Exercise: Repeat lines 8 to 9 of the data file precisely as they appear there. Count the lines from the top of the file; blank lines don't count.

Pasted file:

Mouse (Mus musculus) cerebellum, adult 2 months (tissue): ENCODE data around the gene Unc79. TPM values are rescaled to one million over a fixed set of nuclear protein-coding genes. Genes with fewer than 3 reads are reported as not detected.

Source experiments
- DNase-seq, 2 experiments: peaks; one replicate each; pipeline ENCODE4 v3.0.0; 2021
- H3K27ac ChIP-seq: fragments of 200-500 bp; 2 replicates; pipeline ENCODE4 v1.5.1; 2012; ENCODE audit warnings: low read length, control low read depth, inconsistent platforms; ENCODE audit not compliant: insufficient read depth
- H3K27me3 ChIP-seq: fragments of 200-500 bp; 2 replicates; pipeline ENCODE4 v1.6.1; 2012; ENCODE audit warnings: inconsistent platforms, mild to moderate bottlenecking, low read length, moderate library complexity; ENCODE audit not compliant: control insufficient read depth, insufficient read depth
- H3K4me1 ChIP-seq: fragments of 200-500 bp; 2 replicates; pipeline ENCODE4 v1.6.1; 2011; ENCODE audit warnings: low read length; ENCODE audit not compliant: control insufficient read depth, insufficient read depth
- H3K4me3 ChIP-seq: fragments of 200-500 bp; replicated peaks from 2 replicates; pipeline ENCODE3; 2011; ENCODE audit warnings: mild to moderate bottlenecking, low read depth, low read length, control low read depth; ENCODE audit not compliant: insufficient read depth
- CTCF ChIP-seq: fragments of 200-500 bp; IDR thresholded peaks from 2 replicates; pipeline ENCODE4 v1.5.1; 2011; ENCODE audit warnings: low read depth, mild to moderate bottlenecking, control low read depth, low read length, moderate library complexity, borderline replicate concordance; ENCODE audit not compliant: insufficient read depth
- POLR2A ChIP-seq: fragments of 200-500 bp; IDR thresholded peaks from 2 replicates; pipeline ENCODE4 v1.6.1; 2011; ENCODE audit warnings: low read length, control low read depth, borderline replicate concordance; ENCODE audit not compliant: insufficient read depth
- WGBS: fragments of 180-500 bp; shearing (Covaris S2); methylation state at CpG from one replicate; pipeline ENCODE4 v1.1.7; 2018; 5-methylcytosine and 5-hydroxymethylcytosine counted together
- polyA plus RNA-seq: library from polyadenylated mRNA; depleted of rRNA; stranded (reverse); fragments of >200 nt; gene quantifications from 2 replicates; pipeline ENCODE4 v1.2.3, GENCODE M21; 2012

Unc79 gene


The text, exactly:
- CTCF ChIP-seq: fragments of 200-500 bp; IDR thresholded peaks from 2 replicates; pipeline ENCODE4 v1.5.1; 2011; ENCODE audit warnings: low read depth, mild to moderate bottlenecking, control low read depth, low read length, moderate library complexity, borderline replicate concordance; ENCODE audit not compliant: insufficient read depth
- POLR2A ChIP-seq: fragments of 200-500 bp; IDR thresholded peaks from 2 replicates; pipeline ENCODE4 v1.6.1; 2011; ENCODE audit warnings: low read length, control low read depth, borderline replicate concordance; ENCODE audit not compliant: insufficient read depth